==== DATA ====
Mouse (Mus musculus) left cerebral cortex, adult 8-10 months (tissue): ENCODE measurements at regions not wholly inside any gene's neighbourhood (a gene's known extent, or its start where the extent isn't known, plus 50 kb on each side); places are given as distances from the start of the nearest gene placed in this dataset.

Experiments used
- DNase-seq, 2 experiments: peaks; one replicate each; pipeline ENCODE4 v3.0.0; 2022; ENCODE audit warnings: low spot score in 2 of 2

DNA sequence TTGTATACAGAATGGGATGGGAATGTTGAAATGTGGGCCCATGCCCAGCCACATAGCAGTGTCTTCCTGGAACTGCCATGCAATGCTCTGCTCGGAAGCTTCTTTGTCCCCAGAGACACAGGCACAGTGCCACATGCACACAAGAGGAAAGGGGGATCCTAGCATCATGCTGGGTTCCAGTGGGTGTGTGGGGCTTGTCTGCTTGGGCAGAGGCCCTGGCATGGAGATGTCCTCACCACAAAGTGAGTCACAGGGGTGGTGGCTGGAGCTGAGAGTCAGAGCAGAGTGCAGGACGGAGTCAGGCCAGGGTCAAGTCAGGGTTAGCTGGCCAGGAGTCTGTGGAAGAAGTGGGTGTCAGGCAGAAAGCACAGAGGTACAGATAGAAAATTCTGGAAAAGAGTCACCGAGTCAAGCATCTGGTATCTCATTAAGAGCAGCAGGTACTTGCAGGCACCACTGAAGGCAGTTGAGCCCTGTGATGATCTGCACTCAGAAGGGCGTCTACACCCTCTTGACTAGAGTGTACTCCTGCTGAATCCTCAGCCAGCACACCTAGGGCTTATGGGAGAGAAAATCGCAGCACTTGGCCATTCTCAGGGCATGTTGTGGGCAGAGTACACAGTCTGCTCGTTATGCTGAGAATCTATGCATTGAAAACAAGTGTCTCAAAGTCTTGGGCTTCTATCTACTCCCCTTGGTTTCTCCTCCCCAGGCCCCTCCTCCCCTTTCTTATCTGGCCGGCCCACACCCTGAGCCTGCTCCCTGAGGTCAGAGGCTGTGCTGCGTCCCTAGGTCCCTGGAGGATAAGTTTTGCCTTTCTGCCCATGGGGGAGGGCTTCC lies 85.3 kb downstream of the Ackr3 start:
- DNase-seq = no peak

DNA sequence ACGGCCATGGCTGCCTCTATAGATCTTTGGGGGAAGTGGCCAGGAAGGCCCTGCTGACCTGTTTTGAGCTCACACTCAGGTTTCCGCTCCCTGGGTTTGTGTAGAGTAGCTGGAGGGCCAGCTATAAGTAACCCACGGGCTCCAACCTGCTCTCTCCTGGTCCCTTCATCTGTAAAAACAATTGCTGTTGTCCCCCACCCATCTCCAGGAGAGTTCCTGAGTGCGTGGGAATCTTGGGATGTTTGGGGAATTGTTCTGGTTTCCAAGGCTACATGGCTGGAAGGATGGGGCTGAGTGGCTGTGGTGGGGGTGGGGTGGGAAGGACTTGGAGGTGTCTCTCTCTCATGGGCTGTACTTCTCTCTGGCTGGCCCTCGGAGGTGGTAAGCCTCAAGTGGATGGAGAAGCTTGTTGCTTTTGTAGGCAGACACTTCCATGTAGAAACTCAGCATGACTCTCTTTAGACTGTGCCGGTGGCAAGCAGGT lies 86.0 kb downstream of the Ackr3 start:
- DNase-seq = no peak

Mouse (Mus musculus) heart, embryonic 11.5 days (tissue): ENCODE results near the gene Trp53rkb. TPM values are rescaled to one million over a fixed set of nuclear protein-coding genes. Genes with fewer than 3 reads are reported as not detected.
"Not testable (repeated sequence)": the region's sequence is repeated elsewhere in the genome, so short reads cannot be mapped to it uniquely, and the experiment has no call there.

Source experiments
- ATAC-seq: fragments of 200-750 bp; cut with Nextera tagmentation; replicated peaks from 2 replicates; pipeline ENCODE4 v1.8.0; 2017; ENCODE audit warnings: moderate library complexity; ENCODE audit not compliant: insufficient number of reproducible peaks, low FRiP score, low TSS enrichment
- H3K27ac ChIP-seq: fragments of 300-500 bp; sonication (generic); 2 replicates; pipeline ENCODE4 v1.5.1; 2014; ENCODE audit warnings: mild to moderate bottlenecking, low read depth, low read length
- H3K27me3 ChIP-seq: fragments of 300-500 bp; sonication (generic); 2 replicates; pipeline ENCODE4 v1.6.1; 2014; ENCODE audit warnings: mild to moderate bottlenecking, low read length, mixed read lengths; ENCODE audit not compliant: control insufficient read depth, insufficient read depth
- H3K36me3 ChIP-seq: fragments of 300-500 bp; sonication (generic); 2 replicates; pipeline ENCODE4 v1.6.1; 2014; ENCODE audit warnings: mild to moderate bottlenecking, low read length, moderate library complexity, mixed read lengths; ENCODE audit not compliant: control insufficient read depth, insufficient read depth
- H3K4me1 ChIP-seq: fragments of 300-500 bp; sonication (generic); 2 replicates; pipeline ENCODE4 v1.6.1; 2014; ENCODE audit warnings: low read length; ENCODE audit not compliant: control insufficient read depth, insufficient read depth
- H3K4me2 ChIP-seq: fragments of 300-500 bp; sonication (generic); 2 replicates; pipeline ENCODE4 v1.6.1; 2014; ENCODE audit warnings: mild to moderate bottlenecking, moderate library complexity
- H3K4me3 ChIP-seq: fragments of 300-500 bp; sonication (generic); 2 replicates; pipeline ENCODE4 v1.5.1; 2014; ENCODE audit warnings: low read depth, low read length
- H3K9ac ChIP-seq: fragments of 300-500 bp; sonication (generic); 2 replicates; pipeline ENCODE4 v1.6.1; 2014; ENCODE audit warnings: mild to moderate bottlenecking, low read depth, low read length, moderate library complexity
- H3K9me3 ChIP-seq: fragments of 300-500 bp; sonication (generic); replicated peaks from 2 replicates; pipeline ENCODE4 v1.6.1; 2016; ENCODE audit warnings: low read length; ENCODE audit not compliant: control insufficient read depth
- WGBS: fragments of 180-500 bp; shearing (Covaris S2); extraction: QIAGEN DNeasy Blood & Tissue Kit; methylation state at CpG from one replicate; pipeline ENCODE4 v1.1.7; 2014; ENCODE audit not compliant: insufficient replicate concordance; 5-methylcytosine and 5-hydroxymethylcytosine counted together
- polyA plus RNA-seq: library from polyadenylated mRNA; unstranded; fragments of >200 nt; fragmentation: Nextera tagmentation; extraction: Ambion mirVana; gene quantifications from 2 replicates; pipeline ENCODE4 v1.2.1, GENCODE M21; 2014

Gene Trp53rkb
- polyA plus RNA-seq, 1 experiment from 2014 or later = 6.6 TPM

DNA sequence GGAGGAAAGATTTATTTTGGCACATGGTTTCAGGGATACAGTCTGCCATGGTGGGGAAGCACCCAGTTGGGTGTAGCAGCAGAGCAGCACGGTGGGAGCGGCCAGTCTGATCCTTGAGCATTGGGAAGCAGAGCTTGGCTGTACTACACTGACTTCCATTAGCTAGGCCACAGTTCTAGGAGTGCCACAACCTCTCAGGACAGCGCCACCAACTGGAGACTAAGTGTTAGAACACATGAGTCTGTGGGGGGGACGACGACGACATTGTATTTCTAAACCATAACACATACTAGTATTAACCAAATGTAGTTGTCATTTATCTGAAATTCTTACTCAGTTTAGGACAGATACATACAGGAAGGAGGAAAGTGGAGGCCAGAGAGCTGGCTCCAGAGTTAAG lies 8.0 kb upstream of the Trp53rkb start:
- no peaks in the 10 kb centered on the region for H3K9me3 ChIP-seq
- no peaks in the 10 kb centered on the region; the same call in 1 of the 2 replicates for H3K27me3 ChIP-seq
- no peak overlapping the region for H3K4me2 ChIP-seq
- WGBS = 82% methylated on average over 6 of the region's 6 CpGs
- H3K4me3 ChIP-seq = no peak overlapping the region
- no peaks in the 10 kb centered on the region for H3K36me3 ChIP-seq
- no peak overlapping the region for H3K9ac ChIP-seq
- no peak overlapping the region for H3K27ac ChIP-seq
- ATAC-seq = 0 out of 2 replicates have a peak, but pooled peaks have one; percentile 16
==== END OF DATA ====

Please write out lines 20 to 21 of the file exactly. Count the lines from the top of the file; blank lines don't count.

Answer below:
- WGBS: fragments of 180-500 bp; shearing (Covaris S2); extraction: QIAGEN DNeasy Blood & Tissue Kit; methylation state at CpG from one replicate; pipeline ENCODE4 v1.1.7; 2014; ENCODE audit not compliant: insufficient replicate concordance; 5-methylcytosine and 5-hydroxymethylcytosine counted together
- polyA plus RNA-seq: library from polyadenylated mRNA; unstranded; fragments of >200 nt; fragmentation: Nextera tagmentation; extraction: Ambion mirVana; gene quantifications from 2 replicates; pipeline ENCODE4 v1.2.1, GENCODE M21; 2014